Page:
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Page:Quarterlyoforego10oreg 1.djvu/176

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62 LoN L. Swift mountains, very little summer-fallowing is done. Landowners of the Willamette Valley report that no provisions are made in renting land to prevent weeds or to replenish the soil. They appear to be unable to solve the problem of maintaining the efficiency of the farms. The only means used to keep tenants from skinning the land is the stipulations of the lease, but these are, in nearly all cases, wholly inefficient to meet the requirements of good farming, and very often not observed at all. Rotation of crops is almost unheard of unless it be from one kind of grain to another. Summer-fallowing is the only method used in the eastern part of the State, but this is aided somewhat by cultivation of the plowing. Many land- owners say that they believe it impossible to keep tenants from skinning the land. Owners are generally secured in receiving their part of the rent. Grain, when divided at the thresher, is looked after by the owner who is present in person or by agent; when it is delivered at the warehouse, checks are made out to the owner for his portion of the grain. Sometimes the owner has marked sacks and secures his portion at the thresher in this way. Lessors of large wheat farms along the Columbia River often have contracts that give them a lien on the crop till the lessee has completed the year's farming, delivered the grain, and ful- filled all of the agreements. Many lessors do not secure them- selves in any way, but trust to the tenants to fulfill the terms of the contract. Cash rent is often paid in advanceĀ ; when not paid at the beginning of the lease, lessors generally require security in the way of a gilt-edge note or bond. Dairy farms rented for cash may divide the income from milk at the cream- ery so that the lessor receives his amount specified in the leaseĀ ; if rented on shares, then the checks are made out according to the specified ratio to owner and tenant, respectively, at the creamery. New fences and buildings are generally, if not always, con- structed by the owner. The most common rule for keeping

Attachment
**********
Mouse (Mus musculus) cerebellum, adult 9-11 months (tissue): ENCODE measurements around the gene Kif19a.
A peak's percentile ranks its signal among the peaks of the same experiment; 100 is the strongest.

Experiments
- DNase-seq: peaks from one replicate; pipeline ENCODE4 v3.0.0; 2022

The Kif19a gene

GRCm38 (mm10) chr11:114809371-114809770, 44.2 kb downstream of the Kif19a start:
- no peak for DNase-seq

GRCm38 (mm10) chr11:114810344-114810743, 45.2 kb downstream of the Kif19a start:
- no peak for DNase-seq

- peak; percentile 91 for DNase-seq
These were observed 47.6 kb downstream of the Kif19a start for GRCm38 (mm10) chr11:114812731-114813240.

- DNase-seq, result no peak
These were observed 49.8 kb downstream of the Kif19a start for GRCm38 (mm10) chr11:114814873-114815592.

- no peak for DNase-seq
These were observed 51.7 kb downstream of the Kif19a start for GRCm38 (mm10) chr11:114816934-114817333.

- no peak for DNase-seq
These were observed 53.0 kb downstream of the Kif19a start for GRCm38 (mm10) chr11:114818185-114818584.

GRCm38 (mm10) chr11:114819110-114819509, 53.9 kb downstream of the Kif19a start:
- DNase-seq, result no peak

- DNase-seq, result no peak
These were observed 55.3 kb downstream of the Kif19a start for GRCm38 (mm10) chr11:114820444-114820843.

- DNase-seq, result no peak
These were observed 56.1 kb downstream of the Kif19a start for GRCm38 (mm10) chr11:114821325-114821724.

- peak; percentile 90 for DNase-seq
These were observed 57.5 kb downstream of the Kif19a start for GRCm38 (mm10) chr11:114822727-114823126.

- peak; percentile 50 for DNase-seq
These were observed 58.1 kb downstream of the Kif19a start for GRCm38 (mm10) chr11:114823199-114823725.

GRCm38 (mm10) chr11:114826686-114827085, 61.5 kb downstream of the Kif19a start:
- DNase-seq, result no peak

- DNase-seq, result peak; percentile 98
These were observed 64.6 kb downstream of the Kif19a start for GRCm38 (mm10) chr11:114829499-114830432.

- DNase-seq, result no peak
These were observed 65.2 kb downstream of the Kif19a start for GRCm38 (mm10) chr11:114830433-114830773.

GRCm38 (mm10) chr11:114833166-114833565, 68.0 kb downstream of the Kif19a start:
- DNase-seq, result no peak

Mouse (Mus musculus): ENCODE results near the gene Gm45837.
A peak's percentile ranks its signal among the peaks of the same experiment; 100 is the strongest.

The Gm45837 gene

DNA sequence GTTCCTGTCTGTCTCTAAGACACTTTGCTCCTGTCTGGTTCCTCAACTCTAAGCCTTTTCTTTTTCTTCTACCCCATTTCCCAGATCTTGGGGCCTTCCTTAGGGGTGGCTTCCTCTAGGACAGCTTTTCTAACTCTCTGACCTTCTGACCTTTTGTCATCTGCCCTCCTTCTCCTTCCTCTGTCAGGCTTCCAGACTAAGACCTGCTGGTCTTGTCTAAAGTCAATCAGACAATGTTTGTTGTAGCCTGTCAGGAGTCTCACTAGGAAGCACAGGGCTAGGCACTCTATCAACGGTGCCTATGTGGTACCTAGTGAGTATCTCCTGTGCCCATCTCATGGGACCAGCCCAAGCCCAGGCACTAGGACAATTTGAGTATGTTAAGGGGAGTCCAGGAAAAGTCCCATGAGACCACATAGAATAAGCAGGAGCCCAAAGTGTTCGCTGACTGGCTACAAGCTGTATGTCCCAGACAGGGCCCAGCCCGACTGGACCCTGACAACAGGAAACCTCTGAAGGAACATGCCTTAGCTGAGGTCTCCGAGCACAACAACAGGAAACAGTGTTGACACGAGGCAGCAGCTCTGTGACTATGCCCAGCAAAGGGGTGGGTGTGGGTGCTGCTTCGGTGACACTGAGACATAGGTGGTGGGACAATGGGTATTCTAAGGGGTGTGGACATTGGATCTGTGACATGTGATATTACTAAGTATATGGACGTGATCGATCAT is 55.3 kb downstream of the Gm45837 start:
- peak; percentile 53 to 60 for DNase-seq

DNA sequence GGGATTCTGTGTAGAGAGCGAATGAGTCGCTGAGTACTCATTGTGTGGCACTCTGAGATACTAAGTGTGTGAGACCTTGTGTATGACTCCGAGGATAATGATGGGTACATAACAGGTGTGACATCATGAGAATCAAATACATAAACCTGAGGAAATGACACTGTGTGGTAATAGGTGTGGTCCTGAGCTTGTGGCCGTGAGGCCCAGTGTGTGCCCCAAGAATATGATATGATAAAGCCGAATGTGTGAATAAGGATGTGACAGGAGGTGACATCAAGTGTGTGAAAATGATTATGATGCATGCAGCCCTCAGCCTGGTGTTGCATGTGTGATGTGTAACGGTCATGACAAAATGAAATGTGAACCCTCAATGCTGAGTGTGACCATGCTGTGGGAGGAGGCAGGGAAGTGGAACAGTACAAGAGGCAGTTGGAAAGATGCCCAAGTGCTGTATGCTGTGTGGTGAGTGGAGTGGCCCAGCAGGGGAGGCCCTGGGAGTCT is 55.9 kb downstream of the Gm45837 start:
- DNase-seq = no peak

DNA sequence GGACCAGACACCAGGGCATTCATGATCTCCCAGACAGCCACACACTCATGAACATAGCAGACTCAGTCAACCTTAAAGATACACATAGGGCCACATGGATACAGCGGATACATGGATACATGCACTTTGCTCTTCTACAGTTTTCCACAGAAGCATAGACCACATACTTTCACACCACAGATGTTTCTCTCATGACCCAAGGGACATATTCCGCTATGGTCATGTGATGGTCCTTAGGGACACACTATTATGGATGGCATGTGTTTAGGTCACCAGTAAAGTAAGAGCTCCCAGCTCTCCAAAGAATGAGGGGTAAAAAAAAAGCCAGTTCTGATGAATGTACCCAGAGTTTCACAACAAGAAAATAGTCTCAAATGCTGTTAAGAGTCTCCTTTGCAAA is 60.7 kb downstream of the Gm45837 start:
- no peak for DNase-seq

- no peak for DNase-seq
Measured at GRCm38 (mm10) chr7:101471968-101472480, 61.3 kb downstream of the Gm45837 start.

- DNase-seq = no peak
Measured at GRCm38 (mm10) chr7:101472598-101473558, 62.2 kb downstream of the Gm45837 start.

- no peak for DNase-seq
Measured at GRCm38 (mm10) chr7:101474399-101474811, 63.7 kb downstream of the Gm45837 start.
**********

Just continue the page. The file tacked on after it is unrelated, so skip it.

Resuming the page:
them in repair when farms are rented is that the owner fur-----